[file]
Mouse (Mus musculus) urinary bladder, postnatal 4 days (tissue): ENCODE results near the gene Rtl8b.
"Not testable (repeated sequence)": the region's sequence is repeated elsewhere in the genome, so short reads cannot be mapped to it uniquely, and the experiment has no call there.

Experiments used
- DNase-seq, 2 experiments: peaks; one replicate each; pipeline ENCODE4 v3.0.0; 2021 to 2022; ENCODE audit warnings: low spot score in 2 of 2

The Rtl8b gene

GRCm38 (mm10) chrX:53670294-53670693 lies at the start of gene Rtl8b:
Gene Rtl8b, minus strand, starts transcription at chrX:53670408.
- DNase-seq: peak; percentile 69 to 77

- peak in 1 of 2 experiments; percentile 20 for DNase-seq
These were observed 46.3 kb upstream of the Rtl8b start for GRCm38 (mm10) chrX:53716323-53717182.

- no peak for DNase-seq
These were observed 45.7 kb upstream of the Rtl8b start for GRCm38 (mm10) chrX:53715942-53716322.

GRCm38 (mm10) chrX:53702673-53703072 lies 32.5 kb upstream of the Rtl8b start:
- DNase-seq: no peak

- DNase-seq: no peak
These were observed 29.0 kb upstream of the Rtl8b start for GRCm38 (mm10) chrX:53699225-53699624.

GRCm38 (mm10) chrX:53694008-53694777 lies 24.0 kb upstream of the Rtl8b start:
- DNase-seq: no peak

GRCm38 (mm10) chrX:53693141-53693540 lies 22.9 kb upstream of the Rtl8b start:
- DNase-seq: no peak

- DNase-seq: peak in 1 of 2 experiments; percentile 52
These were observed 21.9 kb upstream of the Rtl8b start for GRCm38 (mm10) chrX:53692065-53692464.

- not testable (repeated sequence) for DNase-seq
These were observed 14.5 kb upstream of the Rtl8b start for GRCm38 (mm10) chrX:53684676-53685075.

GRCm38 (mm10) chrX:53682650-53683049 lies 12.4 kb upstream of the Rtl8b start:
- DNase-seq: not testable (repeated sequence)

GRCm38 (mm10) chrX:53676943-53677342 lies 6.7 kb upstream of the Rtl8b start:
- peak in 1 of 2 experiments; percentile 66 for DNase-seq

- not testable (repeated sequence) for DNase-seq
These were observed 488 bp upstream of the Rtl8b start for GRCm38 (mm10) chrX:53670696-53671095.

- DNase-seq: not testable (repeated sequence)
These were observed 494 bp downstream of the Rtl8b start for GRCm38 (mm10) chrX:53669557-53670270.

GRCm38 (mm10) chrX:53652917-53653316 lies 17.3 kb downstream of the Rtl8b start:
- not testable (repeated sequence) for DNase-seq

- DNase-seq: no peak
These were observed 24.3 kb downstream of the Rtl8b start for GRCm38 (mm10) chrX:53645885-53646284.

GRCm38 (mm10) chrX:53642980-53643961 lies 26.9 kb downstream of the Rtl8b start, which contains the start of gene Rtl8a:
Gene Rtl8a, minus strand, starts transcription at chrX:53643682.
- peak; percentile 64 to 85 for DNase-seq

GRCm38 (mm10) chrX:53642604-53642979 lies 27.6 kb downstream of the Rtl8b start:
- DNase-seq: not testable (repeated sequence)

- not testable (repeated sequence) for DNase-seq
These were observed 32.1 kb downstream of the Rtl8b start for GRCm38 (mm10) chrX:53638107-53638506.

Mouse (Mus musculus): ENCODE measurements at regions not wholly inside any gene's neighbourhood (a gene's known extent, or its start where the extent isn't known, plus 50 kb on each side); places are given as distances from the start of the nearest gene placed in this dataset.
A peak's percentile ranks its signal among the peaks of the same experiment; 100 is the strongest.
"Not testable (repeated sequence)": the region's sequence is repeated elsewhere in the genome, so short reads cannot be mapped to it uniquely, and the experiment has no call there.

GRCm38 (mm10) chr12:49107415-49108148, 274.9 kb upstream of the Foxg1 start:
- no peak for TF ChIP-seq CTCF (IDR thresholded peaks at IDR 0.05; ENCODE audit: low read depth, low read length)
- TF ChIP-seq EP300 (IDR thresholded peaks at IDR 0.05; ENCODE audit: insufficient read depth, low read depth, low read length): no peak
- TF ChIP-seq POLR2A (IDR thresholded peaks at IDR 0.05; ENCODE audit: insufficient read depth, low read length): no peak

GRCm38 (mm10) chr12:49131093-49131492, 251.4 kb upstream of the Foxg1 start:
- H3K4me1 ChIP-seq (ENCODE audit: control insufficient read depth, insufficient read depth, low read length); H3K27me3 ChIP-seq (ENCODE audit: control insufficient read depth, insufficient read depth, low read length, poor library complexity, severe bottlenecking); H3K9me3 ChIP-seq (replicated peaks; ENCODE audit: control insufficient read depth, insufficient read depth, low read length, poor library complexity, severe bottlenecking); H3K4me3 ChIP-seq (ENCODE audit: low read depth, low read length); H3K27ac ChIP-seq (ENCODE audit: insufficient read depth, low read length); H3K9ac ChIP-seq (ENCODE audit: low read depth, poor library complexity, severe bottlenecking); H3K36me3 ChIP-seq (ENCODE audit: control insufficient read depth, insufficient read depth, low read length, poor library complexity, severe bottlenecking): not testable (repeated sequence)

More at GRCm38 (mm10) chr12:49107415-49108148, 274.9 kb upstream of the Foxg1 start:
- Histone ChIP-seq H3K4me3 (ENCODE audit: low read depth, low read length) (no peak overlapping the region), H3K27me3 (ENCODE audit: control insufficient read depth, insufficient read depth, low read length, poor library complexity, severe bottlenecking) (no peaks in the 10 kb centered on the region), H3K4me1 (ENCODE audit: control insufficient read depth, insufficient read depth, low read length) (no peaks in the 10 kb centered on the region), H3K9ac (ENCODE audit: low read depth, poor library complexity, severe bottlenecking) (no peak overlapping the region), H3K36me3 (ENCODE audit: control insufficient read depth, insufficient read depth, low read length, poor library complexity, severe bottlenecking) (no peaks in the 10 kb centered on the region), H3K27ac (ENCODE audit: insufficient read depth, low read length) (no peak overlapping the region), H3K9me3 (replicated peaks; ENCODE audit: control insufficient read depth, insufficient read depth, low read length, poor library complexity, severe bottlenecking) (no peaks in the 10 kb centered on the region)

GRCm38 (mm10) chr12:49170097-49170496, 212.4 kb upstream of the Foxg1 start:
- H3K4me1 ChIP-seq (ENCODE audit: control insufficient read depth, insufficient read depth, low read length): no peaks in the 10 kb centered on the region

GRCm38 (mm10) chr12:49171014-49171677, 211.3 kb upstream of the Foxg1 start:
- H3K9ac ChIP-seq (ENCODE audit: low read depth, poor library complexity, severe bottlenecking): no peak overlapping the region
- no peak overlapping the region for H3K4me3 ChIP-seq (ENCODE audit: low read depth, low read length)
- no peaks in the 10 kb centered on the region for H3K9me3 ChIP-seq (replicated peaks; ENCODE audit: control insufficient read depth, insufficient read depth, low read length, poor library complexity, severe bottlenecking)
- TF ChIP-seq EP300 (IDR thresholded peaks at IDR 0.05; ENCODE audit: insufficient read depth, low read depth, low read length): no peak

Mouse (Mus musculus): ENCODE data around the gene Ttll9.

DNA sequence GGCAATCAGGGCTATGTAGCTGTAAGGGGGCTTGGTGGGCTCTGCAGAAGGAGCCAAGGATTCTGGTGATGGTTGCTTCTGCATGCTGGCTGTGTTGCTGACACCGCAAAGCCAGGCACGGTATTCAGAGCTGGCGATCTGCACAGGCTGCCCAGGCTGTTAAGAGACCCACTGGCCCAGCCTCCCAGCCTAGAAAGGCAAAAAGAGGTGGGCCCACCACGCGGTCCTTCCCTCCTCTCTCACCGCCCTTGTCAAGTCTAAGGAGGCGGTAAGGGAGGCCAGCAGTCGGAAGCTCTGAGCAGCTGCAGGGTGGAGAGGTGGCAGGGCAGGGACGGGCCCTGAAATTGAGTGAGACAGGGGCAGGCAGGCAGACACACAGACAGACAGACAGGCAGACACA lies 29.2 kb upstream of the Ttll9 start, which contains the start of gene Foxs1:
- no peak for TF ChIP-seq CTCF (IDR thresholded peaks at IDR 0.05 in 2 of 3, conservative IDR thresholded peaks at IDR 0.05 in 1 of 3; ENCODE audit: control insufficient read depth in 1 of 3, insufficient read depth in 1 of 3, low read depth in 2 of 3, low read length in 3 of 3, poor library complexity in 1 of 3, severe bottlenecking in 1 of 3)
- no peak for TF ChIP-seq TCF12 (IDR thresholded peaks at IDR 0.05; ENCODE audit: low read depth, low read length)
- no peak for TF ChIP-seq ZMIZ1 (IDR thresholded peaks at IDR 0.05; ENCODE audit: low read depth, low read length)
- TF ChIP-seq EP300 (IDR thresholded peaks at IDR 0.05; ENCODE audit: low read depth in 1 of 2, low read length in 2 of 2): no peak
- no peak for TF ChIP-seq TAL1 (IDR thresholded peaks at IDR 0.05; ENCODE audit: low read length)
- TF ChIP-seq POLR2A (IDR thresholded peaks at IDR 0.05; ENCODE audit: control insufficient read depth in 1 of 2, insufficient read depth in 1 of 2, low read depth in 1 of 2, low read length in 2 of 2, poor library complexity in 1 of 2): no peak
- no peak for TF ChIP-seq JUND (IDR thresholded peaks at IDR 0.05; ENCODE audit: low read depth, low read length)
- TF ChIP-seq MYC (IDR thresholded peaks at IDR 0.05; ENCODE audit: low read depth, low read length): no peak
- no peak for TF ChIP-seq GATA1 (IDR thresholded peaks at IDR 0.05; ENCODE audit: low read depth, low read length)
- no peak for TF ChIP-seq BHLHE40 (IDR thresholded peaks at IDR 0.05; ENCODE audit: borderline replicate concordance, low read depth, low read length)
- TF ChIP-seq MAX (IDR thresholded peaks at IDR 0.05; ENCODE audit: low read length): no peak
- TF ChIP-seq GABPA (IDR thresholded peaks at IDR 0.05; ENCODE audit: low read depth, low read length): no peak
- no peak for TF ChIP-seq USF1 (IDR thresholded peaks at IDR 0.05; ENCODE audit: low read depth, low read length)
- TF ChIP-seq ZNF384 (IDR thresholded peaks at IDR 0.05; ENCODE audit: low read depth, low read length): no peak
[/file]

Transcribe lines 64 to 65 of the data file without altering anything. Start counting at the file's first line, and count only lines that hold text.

- no peak for TF ChIP-seq CTCF (IDR thresholded peaks at IDR 0.05 in 2 of 3, conservative IDR thresholded peaks at IDR 0.05 in 1 of 3; ENCODE audit: control insufficient read depth in 1 of 3, insufficient read depth in 1 of 3, low read depth in 2 of 3, low read length in 3 of 3, poor library complexity in 1 of 3, severe bottlenecking in 1 of 3)
- no peak for TF ChIP-seq TCF12 (IDR thresholded peaks at IDR 0.05; ENCODE audit: low read depth, low read length)